[Milton-L] Milton and "the majesty of darkness" (was "Credited Wiki")

Carol Barton, PhD, CPCM cbartonphd1 at verizon.net
Sat Nov 4 10:52:23 EDT 2017

Think about a camera’s flash, or a solar eclipse, or someone’s “brights” in your eyes, on an otherwise dark road: too-bright light can be blinding, hence “dark with excessive bright.” Light and dark are not antitheses, but dualities, in Milton’s world: each is inextricably bound to the other, yin and yang.

Carol Barton, PhD, CPCM
cbartonphd1 at verizon.net

I have lived in this world just long enough to look carefully the second time into things that I am most certain of the first time. -Josh Billings, columnist and humorist (21 Apr 1818-1885)

> On Nov 4, 2017, at 10:37 AM, Jameela Lares <Jameela.Lares at usm.edu> wrote:
> Not to mention “Dark with excessive bright thy skirts appeer” (3.380).
> Jameela Lares
> Professor of English
> Charles W. Moorman Distinguished Professor, 2017-2019
> The University of Southern Mississippi
> 108 College Drive #5037
> Hattiesburg, MS 39406-0001
> From: milton-l-bounces at richmond.edu <mailto:milton-l-bounces at richmond.edu> [mailto:milton-l-bounces at richmond.edu <mailto:milton-l-bounces at richmond.edu>] On Behalf Of John Leonard
> Sent: Saturday, November 4, 2017 8:24 AM
> To: John Milton Discussion List <milton-l at richmond.edu <mailto:milton-l at richmond.edu>>
> Subject: [Milton-L] Milton and "the majesty of darkness" (was "Credited Wiki")
> In the note he appends to his illustration of Satan as “a black man,” Terrance Liddell writes: “In Paradise Lost clearly dark is bad and light is good. So Satan as a black man might be symbolically appropriate. . .” But is it really the case in Paradise Lost that “dark is bad and light is good”? The statement has a certain prima facie plausibility based on some memorable lines (“Hail holy light”, “what in me is dark,” “the dark unbottomed infinite abyss”) which is no doubt why the topic of “dark and light” has so often (and boringly) been assigned for student essays. (I wonder if that is where Terrance’s image comes from?) Milton’s imagination is much richer than this crude binary. Some of his most hauntingly beautiful images come from the mingling of light and dark, and the challenging of our easy assumption that “dark is bad and light is good.” Recall the eclipse simile in book one where Satan “darkened so, yet shone.” Milton’s Satan is the Prince of Twilight, not the Prince of Darkness.  If there is something light about Hell’s darkness, there is also something dark about Heaven’s light. God also has his dark side, and not in a bad way:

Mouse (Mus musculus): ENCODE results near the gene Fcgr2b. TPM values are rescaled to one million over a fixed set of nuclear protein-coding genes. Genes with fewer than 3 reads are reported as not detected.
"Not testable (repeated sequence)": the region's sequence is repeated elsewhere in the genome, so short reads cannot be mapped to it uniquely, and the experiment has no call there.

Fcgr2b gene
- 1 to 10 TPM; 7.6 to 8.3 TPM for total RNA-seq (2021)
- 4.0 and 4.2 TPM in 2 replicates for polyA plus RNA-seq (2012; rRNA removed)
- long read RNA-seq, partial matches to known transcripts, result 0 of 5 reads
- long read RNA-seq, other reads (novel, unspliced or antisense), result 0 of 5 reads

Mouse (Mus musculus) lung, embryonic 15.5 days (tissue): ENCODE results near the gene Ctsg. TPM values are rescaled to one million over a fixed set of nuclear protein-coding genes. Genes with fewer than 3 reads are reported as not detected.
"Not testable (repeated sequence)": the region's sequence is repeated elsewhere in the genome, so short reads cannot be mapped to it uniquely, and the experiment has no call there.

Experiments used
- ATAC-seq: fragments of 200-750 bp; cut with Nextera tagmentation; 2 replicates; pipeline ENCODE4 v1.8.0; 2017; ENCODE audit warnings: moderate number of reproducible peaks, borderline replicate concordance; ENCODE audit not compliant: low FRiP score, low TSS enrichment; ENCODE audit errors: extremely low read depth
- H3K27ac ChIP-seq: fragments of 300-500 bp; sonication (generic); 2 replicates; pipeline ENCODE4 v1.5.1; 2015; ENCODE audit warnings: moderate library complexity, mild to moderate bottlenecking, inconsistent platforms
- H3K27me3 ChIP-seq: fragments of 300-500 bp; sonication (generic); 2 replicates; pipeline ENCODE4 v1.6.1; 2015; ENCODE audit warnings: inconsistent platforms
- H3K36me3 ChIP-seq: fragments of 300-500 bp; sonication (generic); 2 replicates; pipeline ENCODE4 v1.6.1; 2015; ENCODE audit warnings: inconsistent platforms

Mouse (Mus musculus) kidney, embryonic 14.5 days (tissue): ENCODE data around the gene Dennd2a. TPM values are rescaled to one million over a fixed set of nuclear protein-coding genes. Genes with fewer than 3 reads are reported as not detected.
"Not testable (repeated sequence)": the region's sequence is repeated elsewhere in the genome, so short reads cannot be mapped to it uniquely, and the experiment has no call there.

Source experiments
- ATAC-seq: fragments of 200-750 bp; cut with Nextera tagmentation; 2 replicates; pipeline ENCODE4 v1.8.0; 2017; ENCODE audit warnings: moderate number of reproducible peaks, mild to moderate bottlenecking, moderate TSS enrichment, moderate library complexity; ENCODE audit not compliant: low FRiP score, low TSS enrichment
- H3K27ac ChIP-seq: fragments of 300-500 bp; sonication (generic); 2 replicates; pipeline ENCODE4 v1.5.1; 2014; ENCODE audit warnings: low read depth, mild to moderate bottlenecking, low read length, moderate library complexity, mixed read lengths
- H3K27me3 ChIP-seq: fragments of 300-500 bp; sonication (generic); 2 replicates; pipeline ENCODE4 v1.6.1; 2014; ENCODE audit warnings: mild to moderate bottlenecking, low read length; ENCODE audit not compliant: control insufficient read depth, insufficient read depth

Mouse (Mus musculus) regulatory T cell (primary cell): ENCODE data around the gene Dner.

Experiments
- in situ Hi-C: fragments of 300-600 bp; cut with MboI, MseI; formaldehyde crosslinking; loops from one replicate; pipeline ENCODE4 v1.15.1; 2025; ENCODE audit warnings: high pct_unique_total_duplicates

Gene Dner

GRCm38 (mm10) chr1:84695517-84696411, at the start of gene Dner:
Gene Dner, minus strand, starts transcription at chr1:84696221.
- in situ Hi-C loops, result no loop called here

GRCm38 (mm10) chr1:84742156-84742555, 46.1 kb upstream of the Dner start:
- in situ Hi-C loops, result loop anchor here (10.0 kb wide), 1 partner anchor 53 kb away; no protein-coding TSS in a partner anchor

>                                                        This deep world
>       Of darkness do we dread? How oft amidst
>       Thick clouds and dark doth Heav’n’s all-ruling Sire
>       Choose to reside, his glory unobscured,
>       And with the majesty of darkness round
>       Covers his throne; from whence deep thunders roar
>       Must’ring their rage, and Heav’n resembles Hell?
>       As he our darkness, cannot we his light
>       Imitate when we please? (PL 2.262-70)
> The speaker is admittedly Mammon, but the lines also have a ring of truth (biblical truth): “he made darkness his secret place” (Ps. 18); “the Lord hath said he would dwell in thick darkness” (II Chron. 6.1). Terrance coarsens both Milton’s art and his own with that flat statement “in Paradise Lost clearly dark is bad and light is good.” Mammon claims darkness for Hell, but his acknowledgement of God’s “majesty of darkness” gives him the lie. Hell’s darkness, no less than its light, is plagiarized from Heaven (“cannot we . . . Imitate when we please?”) 
> John Leonard
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